Revised 8 December 2017
Inaugurated in 1970, our Society exists to educate the public in the social history of medicine. To do so, we organise and support conferences, promote teaching and research, and disseminate work through our periodicals and book series. While our audience is broad and our work interdisciplinary, most of our members are historians interested in interpreting ‘social’ and ‘medicine’ as broadly as possible in the histories that we write and teach, and valuing the study of the past for its own sake.
Our founders were predominantly medical and social workers interested in using history to better understand the relationship between the social sciences and medicine, as a basis for policy formation in the present. As the Society developed, members came to emphasise the importance of studying past medical cultures on their own terms. As social historians of medicine, our work oscillates between studying the past for its own sake and revealing the current social and political implications of histories of health and illness.
Through our work, social historians of medicine and health highlight the ever-changing and provisional nature of the present while also emphasising continuities of behaviours, concerns and inequalities. We raise questions about historically produced assumptions that influence present-day attitudes and policies. We show how medicine and health care are deeply embedded social enterprises and how many aspects of human health are shaped by a wide range of non-medical factors. We use medicine and healing as lenses for exploring different experiences of health and disease, which are affected by class, race, ethnicity, gender and sexuality. We reveal the historical contingency of disease categories, disease burdens and medical knowledge, and anchor the production and circulation of this knowledge to social, political and economic contexts.
The Inspirational and Foundational
In our work, which draws upon many disciplinary approaches, we share stories that inspire, move, entertain and intrigue. Some view the histories we produce as an important resource to suggest paths for future scientific and medical breakthroughs. Others stress the importance of understanding past worlds on their own terms, using the history of medicine to develop historical tools, methodology and knowledge in order to deepen our understanding of the past. Our work is crucial for the development of healthcare providers’ professional identities and competencies. It provides a foundation of knowledge for health professionals to understand and critique notions of therapeutic efficacy and progress, and to interpret changing causes of disease. It permits them to understand the constantly changing nature of healthcare systems, the diverse range of individuals’ bodily and illness experiences, and to draw out and record perceptive and sensitive patient histories. But our work is also fundamentally historical. We build on the research and approaches of fellow historians to illuminate histories of health and illness, whether or not the persons described therein engaged with medical practitioners. And we teach our students historical skills and methods alongside an appreciation for the past on its own terms.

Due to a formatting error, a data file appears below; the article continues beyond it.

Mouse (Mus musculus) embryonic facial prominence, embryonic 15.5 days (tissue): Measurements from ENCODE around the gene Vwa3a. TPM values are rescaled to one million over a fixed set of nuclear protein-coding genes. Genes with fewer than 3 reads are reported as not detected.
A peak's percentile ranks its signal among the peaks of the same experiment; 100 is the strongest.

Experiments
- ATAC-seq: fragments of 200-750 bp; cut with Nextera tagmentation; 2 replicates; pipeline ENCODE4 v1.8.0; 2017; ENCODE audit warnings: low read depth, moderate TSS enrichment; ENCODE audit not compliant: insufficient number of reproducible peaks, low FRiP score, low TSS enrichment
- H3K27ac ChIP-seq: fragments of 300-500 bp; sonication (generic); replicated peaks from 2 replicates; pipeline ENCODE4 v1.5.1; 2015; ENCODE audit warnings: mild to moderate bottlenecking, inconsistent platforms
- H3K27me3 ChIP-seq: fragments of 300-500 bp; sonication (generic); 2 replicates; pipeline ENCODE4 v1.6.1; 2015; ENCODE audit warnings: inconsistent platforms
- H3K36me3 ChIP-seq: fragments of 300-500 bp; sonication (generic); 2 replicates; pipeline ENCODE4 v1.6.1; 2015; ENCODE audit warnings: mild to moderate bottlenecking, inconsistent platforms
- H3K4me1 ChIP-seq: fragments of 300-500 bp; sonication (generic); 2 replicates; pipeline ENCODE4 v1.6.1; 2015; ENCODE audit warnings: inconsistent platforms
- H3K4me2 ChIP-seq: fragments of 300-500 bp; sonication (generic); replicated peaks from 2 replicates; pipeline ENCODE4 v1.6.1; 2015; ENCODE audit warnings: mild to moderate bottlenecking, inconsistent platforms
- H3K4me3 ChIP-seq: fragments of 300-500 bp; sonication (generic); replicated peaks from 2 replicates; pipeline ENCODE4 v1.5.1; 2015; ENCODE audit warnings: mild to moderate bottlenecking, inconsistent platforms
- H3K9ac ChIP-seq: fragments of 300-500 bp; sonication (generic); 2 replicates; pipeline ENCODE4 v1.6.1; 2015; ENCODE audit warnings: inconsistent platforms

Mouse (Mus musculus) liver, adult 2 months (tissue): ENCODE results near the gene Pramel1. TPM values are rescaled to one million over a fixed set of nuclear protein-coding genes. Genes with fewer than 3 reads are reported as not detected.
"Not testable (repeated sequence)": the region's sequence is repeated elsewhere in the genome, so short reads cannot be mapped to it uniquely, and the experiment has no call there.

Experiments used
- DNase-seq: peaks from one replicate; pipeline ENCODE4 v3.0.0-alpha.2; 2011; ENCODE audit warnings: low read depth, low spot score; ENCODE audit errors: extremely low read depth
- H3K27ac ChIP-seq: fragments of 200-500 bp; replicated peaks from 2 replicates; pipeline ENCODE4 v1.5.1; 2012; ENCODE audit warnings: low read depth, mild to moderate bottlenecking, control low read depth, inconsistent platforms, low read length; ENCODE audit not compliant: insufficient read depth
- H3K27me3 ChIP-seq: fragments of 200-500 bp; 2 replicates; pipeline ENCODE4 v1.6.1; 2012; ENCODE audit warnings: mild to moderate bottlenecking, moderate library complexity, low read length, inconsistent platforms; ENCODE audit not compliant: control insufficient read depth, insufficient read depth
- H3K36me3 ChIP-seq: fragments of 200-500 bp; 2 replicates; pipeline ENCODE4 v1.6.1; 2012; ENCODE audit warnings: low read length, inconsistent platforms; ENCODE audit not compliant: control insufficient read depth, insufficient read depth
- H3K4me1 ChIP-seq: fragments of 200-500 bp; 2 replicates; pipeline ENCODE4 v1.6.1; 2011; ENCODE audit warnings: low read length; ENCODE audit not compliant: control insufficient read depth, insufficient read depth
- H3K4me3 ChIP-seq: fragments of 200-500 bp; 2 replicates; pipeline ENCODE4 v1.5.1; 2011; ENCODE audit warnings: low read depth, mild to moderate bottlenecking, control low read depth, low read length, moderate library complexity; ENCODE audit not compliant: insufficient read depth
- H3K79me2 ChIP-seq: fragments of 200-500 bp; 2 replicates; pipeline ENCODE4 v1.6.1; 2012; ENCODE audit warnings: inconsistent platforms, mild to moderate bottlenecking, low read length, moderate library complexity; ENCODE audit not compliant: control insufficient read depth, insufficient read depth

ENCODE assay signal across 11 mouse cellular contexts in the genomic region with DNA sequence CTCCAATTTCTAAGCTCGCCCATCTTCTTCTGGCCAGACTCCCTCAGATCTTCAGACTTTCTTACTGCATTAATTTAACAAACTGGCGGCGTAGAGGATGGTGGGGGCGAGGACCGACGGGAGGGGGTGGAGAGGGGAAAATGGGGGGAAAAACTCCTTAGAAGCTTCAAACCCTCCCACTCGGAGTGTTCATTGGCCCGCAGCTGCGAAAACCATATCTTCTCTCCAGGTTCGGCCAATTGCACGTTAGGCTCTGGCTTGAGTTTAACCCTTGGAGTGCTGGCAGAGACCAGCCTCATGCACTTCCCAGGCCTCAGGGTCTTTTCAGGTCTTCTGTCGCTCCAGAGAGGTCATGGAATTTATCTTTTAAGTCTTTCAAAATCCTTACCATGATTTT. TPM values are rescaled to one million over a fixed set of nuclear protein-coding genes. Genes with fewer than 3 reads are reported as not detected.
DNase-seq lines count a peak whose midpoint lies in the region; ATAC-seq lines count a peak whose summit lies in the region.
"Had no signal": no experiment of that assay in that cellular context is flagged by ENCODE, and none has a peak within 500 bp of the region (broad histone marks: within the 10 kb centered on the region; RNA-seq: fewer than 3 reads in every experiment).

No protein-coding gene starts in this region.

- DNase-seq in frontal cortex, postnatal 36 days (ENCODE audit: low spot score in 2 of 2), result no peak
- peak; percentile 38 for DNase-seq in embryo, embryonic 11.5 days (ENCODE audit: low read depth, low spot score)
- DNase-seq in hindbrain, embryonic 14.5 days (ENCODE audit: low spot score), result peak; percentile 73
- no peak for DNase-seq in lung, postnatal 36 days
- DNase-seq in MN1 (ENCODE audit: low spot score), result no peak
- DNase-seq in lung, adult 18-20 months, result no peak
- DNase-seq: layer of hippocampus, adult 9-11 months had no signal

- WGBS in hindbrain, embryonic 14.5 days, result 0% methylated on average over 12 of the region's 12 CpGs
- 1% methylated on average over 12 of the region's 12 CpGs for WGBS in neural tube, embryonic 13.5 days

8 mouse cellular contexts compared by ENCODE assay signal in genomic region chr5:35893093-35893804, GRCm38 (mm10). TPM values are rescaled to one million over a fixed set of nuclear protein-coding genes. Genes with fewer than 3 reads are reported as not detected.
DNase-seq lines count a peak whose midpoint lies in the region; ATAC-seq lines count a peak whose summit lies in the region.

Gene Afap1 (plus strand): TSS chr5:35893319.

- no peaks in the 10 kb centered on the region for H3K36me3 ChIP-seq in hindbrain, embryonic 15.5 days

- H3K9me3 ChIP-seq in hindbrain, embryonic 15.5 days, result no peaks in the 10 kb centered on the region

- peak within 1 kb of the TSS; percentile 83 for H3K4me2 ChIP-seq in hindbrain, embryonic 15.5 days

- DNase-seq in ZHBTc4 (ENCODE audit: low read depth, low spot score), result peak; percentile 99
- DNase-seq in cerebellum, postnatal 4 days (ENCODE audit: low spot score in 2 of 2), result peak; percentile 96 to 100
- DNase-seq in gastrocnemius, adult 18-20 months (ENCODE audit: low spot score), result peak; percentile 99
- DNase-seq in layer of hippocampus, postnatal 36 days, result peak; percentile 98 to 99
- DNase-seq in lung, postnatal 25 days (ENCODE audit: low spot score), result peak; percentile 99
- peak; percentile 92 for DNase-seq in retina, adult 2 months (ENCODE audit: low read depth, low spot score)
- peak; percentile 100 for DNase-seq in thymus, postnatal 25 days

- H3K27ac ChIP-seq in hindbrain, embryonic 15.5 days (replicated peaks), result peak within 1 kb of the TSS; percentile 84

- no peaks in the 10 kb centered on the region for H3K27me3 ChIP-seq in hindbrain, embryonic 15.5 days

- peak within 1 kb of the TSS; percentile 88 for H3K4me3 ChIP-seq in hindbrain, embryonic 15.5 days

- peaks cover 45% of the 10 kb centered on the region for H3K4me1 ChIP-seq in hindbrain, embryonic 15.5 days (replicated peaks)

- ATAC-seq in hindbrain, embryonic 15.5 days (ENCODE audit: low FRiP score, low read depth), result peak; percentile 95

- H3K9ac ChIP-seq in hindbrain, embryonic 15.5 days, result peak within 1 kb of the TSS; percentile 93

Observing, honouring and interpreting history is a fundamental civic responsibility. To fully understand ourselves in the present, we must be able to identify the ways our thoughts, actions and institutions echo those of our predecessors and the ways in which they differ. Historians of medicine and health, together with our colleagues in archives and museums, work to uncover, authenticate, interpret and preserve the material riches of the past. We draw wisdom from past successes. We shine light upon dangerous and unethical historical missteps. At the same time, we show how the values and categories used to evaluate these incidents themselves change over time. The social history of medicine also enhances current scientific and medical research. An in-depth knowledge of the past can prevent the inefficient, expensive and harmful duplication of past efforts, correct past misunderstandings and showcase what is truly novel in current investigations. We can also explore past ethical conflicts to better understand and safely navigate present-day dilemmas.
The Educational, Civic and Political
The history that we produce is vital, not only for helping to teach health professionals how to be skilled diagnosticians but also for educating taxpayers, journalists and elected officials, among others, on important health policy issues. We teach critical thinking using historical examples and encourage empathy, tolerance and breadth of analysis in making sense of the unfamiliar in the past, and in studying past practices and the social value attributed to them on their own terms. Our work helps citizens understand the historical circumstances shaping current healthcare systems and to use this understanding as a basis for both fostering institutional stability and driving political change.
“Why Do We Do What We Do? The Values of the Social History of Medicine,” Social History of Medicine, 2000, volume 33, issue 1, pp. 8-9, doi:10.1093/shm/hkz113.
Reproduced by permission of Oxford University Press on behalf of the Society for the Social History of Medicine. Please visit: https://academic.oup.com/shm/article/33/1/3/5679996